THE POLARIZING PRIZE
It’s that time of the year again: With the announcement of the Polaris Prize’s shortlist, Canadian music fans are debating which album should, could or will win the nation’s top musical honour. It’s a fine conversation; in it, we examine Canadian music writ large, where genres combat (will a hip-hop album finally win the Polaris?), regions collide (will an album not from Toronto or Montreal take the mantle?) and generations jostle for cultural supremacy (why was Ron Sexsmith on the Polaris ballot last year?).
Problem is, the Polaris dialogue and its outcome is never satisfying. Arcade Fire’s The Suburbs, which won the prize last year, pleased everyone partially, but no one fully. It was, in effect, a boring pick: It was an album from a known quantity — their debut, Funeral, was already widely heralded as one of the best Canadian albums of all time — from a buzzy, big city, which balanced both indie-rock cred with big-business feasibility. This was a band, lest we forget, that eventually won a Grammy for The Suburbs. And helped score a children’s film.
Nonetheless, the Polaris inevitably leads to examining the zeitgeist. As Canada’s top musical achievement, it’s a prize that should represent excellence, creativity and, ultimately, the most influential voices in Canadian music. But the outcome has rarely been that. At its best, the prize has been awarded for overtly political reasons. In 2010, Karkwa’s victory raised the question: “Was this album selected because it was French?” Fucked Up and Caribou, both top-tier acts in their own right, could be construed as its token punk and electronic winners. At its worst, the Polaris Prize has been nothing but predictable indie rock choices. And that doesn’t begin, or end, with the Arcade Fire — Patrick Watson and Final Fantasy were previous winners.
None of these picks were any more satisfying than The Suburbs. Without discrediting their music, Fucked Up, Karkwa and Caribou may have won for public relations reasons, chosen by jurors to showcase Can-music’s diversity, while the other selections were straight-up predictable. Why’s that so unsatisfying? Because one prize can’t capture national consensus in a time when music’s becoming more personal, more regional and, simultaneously, more globalized. Quite simply, it can’t capture the national zeitgeist when there is no national zeitgeist.
That’s fine. But nonetheless, the Canadian music discussion, six years after the Polaris’s inception, still swirls around the same bands. Just look at this year’s short list: sure, there’s the inclusion of hip-hop experimenters Drake and Cadence Weapon, increasingly famous avant-garde princess Grimes, true weirdos Yamantaka//Sonic Titan, haunted soul songstress Cold Specks and proven DIY commodity Fucked Up — who, despite their previous win and current status hovering around the Canadian mainstream, released their most ambitious album and hardcore punk’s first true rock opera. But the majority of the list reads like a CBC Radio playlist: Kathleen Edwards, Feist, Handsome Furs, Japandroids. It’s a list that’s sure to start a whole bunch of arguments, but both the dialogue and the music itself are getting mighty stale.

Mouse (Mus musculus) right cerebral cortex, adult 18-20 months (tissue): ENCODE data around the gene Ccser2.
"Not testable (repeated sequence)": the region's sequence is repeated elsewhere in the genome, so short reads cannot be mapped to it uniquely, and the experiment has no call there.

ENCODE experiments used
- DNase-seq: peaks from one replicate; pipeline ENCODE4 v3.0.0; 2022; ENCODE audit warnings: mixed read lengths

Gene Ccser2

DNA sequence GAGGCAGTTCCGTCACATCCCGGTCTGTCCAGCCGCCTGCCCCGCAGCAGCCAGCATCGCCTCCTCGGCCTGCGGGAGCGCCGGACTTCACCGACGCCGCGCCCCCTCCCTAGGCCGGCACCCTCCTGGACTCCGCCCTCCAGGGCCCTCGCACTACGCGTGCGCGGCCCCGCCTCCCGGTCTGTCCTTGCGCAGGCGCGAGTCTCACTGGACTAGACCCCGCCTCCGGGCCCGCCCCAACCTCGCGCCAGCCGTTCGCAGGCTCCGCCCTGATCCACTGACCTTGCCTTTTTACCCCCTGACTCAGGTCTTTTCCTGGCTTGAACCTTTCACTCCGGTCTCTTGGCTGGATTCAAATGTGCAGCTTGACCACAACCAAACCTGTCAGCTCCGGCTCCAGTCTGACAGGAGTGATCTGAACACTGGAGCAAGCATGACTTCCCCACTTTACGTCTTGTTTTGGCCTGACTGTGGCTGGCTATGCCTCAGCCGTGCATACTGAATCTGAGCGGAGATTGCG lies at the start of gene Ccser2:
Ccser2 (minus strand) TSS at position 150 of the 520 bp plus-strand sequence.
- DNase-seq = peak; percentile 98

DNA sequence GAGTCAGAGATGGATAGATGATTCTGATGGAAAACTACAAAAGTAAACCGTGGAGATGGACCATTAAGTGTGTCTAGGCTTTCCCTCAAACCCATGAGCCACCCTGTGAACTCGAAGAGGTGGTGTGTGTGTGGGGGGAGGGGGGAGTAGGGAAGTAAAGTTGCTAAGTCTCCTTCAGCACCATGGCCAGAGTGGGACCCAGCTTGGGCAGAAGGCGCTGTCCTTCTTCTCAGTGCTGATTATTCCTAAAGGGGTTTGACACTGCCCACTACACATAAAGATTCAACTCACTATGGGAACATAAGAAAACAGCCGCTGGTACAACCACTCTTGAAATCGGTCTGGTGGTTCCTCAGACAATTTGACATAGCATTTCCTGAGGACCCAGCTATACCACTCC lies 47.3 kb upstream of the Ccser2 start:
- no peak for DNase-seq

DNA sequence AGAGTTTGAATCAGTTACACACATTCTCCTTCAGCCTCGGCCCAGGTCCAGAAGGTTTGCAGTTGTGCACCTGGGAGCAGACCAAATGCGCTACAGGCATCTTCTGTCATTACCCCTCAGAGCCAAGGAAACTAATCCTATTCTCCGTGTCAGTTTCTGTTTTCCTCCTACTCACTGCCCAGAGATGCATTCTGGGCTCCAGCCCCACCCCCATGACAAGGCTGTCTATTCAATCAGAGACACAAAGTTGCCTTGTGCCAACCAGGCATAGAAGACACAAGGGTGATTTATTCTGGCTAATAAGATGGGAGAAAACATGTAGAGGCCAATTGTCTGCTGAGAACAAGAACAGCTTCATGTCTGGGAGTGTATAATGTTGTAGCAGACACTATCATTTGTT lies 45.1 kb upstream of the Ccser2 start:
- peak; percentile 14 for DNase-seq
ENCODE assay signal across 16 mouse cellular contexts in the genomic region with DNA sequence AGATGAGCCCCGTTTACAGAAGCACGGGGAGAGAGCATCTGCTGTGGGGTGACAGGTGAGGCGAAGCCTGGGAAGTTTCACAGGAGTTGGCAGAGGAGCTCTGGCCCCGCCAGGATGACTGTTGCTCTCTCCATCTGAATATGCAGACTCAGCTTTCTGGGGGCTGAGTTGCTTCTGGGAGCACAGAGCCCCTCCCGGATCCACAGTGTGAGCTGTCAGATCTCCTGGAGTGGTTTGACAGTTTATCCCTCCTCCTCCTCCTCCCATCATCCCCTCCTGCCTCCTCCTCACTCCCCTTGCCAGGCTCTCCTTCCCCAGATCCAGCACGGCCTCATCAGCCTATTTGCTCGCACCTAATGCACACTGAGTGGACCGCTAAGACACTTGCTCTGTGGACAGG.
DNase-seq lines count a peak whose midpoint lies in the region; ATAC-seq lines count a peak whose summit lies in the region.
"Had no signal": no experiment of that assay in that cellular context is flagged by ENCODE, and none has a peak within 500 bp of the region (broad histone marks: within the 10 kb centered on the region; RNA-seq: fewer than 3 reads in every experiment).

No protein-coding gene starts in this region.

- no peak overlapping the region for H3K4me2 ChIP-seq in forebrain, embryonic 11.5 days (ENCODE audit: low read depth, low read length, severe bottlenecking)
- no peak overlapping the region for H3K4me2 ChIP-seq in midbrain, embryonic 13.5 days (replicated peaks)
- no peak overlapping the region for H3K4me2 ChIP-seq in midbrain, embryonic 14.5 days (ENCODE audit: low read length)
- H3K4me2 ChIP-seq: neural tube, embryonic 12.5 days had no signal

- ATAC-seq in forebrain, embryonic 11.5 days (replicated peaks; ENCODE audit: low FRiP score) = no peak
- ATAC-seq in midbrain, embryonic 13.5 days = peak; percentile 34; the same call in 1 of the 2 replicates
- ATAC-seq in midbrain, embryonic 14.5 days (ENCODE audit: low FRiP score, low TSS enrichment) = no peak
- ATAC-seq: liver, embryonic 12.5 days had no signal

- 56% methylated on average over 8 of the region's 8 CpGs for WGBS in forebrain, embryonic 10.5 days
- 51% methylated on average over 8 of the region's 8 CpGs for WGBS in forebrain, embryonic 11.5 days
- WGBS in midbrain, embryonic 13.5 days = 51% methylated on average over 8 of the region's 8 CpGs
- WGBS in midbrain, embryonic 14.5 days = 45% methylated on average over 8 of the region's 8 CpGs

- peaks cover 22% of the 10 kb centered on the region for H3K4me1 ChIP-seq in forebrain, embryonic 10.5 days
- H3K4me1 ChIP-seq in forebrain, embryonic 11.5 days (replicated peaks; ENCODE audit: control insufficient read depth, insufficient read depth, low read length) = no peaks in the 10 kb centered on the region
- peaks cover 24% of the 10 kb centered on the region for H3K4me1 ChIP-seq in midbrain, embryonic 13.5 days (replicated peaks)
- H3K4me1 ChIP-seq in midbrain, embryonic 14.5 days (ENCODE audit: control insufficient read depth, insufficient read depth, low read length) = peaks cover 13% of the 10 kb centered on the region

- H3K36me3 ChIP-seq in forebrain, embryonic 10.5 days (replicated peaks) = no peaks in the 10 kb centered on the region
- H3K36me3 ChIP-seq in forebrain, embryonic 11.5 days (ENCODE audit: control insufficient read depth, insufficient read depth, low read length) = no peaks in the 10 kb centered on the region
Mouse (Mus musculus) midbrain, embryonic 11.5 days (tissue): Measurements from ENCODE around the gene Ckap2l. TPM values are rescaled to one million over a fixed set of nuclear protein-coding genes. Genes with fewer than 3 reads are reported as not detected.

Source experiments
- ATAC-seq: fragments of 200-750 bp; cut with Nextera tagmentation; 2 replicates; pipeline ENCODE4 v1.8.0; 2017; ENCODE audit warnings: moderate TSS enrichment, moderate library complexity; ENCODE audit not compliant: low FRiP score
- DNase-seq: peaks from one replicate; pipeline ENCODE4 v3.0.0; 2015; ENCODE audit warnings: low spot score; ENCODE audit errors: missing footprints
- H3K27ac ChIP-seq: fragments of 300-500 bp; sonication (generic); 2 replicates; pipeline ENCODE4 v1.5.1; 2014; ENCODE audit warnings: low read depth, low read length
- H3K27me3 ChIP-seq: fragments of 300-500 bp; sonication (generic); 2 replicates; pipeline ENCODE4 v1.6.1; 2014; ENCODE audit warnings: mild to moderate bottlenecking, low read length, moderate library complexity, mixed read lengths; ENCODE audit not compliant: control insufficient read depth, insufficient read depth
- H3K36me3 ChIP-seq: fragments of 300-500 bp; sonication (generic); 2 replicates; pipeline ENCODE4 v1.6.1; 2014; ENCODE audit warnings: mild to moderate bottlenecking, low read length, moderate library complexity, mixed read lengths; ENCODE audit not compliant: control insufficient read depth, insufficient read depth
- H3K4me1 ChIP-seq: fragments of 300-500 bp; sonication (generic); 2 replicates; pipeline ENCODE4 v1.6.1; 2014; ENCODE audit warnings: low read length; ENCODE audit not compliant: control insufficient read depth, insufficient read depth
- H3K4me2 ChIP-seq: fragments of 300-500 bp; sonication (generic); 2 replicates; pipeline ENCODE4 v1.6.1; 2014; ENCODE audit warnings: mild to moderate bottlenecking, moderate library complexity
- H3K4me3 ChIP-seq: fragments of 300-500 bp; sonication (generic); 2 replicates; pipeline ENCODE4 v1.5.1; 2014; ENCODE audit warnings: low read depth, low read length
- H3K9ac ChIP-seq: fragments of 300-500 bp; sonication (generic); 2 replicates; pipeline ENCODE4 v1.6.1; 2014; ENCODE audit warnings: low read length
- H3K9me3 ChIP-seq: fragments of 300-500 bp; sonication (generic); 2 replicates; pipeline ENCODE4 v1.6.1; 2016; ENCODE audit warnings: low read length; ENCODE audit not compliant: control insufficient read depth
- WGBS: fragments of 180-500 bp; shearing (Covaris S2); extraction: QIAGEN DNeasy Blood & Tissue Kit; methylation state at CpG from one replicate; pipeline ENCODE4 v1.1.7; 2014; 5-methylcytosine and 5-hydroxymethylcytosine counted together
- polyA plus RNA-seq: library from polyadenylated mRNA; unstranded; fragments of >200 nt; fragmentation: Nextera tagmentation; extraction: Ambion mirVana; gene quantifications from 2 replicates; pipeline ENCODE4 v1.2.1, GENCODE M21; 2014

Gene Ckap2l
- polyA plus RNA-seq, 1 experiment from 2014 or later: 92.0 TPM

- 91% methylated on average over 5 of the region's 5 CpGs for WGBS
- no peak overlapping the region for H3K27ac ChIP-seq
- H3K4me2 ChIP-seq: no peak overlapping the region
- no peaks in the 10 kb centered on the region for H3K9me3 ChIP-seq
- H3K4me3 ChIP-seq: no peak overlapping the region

The rise of Canadian indie rock was, in essence, the act of playing catch-up to our southern neighbours. While they spent the ’90s perfecting the loud-quiet-loud dynamics in guitar-based anthems, most of us were still stuck in the goofy alt-rock bubble. Then, at the turn of the millennium, we figured it out.
American indie rock was popularized by terse trios and quartets, but Canadians upped the ante by embracing the collective. The West Coast had The New Pornographers, who pushed out AM radio pop via an ensemble of collaborators. While they slowly built a following on college radio, it was Toronto collective Broken Social Scene that really signaled the arrival of Canadian indie rock with their explosive 2002 effort You Forgot It In People.
Built on hazy production, a complicated rhythm section and harmonies on harmonies on harmonies, the album was a breath of fresh air for its era, offering a Grateful Dead take on indie rock with a more relatable MO than the loboto cult rock of The Polyphonic Spree. And with BSS’s arrival came myriad sister projects, from the breakthrough success of Feist to the rootsy yawn-fest of Apostle of Hustle.
BSS and The New Pornos were the Great Canadian Hopes, featured on the covers of international magazines and suggesting that maybe, just maybe, our national grant systems and enforced airplay were doing something good. Then, the nation’s “holy shit” moment happened with the arrival of Arcade Fire’s previously mentioned Funeral. The rest is history.
And we mean that literally: history. While these collectives and their hit-or-miss side-projects still dominate the national music soundscape, they’ve hardly done anything to push the culture forward (or backwards, or anywhere) in the last decade.
The artistic validity of Can-indie’s illuminati isn’t the central question here. The Suburbs is beloved by many, and that’s not the point. It’s great that you love The Suburbs. Some people still love new U2 albums as well, and that’s okay too. But when you start winning Grammys for your music, it’s not a sign that the long-running award ceremony and universal symbol for irrelevance has finally hipped to your sound.